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Friction Quartet brings three premieres to Old First Concerts

The Friction Quartet (violinists Kevin Rogers and Otis Harriel, cellist Doug Machiz, and violist Taija Warbelow) performing at the Center for New Music
The Friction Quartet (violinists Kevin Rogers and Otis Harriel, cellist Doug Machiz, and violist Taija Warbelow) performing at the Center for New Music
by Maggie Beidelman

Yesterday afternoon Friction Quartet gave its first recital program in the Old First Concerts series at Old First Church. The ensemble consists of violinists Kevin Rogers and Otis Harriel (alternating in who takes first chair), violist Taija Warbelow, and cellist Doug Machiz. Last month they were on a tour that took them to New York, and three of the pieces on yesterday’s program received their premiere there. Two of those new pieces were commissioned by the group. The afternoon thus provided an array of impressively diverse West Coast premieres.

The commissioned works were presented as the first half of the program. The first of these was “Unmanned,” composed by Ian Dicke for string quartet and electronics. The title refers specifically to the recent impact of drone technology in warfare and to a more general trend of dehumanization over the course of military history.

The function of the computer-controlled electronics involved capturing audio samples during the performance of the notated score and using those samples to provide a textural accompaniment for the performers. The initial burst of playback overwhelmed the performers, but the dynamics were then quickly attenuated to create an auditory environment so well balanced that one could not always determine which sounds were coming from the loudspeakers. To the extent that “Unmanned” had a political agenda, that auditory confusion underscored that sense of dehumanization that motivated the composer. It was then emphasized by a coda during which (perhaps with a somewhat grim nod to Joseph Haydn) the players left the stage one by one. However, while Haydn’s musicians were “saying farewell” to their master, the electronic sounds persisted in the absence of the performers, leaving them sitting in the front row of the audience as spectators of their work, not unlike drone pilots viewing the destruction they have wrought through video monitors. The entire experience was chillingly effective.

This grim composition was followed by the far more positive “Inyo” by Gabriella Smith, who was on hand to provide some introductory remarks. The title refers to the Inyo National Forest in the Eastern Sierra, and the music was inspired by the composer’s own backpacking trips. Smith’s interpretation of her experiences amounted to an auditory panorama composed almost entirely of large-scale textures, rather than melodic lines subjected to the grammars of counterpoint and harmony. Furthermore, the progression of those textures involved gradual change, recalling (but far from resembling) the structures of early compositions by Steve Reich.

This was clearly music that demanded intense focus and precision, but those have been characteristics of Friction performances for as long as I have been listening to them. The result was an auditory journey taken at the gradual pace of a physical hike with ample time to dwell on specific features as one encountered them. The effect made for a welcome easing of the tension created by “Unmanned,” bringing the first half of the program to conclusion with a sense of balance restored.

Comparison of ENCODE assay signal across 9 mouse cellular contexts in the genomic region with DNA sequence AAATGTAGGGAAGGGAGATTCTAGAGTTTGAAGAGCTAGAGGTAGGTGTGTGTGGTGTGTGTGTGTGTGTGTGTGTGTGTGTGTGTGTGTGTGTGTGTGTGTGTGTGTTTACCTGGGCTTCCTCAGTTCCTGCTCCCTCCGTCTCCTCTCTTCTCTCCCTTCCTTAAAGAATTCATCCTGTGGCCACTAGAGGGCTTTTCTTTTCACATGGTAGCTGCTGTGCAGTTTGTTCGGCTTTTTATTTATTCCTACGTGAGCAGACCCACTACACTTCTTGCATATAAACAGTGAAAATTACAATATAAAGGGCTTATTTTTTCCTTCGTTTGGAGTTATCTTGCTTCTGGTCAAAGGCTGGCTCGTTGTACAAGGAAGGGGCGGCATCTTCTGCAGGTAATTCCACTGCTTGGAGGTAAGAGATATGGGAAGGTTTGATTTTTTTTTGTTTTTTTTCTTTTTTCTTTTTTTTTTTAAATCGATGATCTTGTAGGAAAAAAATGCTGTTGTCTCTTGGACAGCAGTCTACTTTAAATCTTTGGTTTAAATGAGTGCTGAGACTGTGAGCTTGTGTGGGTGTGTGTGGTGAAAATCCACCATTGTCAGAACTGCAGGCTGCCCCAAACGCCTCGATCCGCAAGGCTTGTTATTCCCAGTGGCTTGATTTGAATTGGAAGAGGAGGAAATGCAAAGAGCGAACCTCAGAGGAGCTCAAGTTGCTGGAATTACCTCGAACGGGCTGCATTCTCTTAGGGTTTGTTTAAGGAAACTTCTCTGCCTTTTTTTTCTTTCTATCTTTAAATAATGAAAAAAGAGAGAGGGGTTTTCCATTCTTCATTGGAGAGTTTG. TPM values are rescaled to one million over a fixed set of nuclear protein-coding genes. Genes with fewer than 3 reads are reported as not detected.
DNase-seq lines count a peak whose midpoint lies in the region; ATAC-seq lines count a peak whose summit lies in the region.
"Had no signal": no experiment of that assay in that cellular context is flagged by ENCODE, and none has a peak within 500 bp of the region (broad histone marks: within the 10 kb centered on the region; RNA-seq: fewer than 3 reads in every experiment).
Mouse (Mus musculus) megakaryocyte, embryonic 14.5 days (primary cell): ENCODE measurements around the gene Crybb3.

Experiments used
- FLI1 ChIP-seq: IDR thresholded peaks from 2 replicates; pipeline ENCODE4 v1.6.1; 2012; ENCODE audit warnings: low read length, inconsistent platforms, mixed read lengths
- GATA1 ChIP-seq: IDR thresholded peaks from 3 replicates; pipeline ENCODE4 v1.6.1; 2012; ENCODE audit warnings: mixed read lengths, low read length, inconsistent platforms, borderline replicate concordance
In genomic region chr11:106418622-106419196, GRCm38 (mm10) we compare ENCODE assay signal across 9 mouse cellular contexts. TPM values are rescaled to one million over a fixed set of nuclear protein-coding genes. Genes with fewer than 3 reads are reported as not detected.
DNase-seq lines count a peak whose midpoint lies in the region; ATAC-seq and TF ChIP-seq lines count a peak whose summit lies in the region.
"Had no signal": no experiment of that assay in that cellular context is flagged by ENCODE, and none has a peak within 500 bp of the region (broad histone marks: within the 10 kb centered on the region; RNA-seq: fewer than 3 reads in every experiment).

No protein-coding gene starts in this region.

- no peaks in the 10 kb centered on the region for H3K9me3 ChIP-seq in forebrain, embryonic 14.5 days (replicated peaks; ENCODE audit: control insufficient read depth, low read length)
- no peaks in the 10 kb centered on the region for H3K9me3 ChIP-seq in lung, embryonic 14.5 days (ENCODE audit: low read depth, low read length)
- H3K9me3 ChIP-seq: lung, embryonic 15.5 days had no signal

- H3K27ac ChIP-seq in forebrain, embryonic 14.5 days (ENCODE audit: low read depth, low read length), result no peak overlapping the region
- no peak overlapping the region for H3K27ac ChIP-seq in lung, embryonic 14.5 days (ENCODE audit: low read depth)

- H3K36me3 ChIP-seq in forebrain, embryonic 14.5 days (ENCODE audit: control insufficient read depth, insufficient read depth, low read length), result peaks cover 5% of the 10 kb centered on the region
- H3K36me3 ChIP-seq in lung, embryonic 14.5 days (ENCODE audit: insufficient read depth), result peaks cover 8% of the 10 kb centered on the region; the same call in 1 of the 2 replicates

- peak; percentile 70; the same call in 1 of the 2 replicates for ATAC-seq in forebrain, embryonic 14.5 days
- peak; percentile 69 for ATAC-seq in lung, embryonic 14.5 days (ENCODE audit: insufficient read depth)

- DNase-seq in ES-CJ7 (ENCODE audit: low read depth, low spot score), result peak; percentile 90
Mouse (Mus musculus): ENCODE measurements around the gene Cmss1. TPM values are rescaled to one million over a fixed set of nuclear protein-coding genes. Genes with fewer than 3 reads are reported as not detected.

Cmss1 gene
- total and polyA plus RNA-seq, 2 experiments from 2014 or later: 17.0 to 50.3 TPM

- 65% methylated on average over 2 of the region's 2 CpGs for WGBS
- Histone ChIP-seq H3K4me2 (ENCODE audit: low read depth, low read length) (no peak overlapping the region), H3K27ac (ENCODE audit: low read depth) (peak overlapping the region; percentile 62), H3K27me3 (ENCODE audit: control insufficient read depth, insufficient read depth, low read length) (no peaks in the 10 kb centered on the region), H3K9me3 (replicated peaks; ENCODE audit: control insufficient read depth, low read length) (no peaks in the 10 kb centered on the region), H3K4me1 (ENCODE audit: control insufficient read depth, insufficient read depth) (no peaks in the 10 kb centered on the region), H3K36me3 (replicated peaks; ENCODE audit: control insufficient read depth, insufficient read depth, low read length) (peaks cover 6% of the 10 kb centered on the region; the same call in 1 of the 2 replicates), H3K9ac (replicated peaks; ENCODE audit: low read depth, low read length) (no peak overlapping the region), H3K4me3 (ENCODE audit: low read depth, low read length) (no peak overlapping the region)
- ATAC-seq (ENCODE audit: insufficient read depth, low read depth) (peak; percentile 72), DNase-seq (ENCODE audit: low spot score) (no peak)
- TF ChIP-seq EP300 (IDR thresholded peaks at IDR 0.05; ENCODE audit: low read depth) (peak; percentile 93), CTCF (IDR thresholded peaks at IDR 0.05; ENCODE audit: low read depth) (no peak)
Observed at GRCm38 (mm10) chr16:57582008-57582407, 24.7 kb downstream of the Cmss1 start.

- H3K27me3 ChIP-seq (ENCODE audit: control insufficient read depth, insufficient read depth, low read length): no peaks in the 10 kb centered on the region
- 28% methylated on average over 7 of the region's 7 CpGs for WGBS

The final West Coast premiere on the program was Stephen Feigenbaum’s Strange Dances. Back in December of 2011, I used my national site to report on and discuss an article that Allan Kozinn had written for The New York Times about the ways in which “club culture” was taking over the concert experience. I suggested that Kozinn was describing a performance environment in which socializing was more important than listening; and, as anyone who reads me regularly knows, I was not happy with the situation he was describing.

Listening to Strange Dances gave me the impression that Feigenbaum was not happy, either. However, while I used my writing to get mad, Feigenbaum used his composing skills to get even. Each of the four movements of his suite captures a different aspect of the vapid mindlessness of club life, beginning with the unthinking brute reflexes of the bouncer at the door, progressing through two dances, neither of which ever gives in to the basics of either melody or rhythm long enough to sustain a dance, and concluding with retiring to bed with a “Night Cap” consisting of little more than a quiet television jingle, the closest the score ever gets to a clearly stated theme. If Strange Dances was an act of revenge, then it was elegantly executed revenge; and Friction caught its full spirit delightfully.

The final work on the program was Claude Debussy’s Opus 10, his only string quartet, written in the key of G minor. Harriel, sitting in first chair for this performance, discussed Debussy’s sense of economy in sustaining few basic materials through the four movements of his composition. However, what mattered most was the clarity with which Friction disclosed those materials and the keen sense of balance through which one could easily grasp the subtleties of instrumental interplay. This was one of Debussy’s earliest compositions away from the piano, yet Friction performed it with a sensibility through which one could appreciate many of the distinctive aspects that would emerge in Debussy’s subsequent composition on the larger orchestral scale.

The concert concluded with an encore, which was an arrangement by Machiz of “exit music (for a film)” from the Radiohead album OK Computer, calming Feigenbaum’s provocations with a more placid take on the pop scene.

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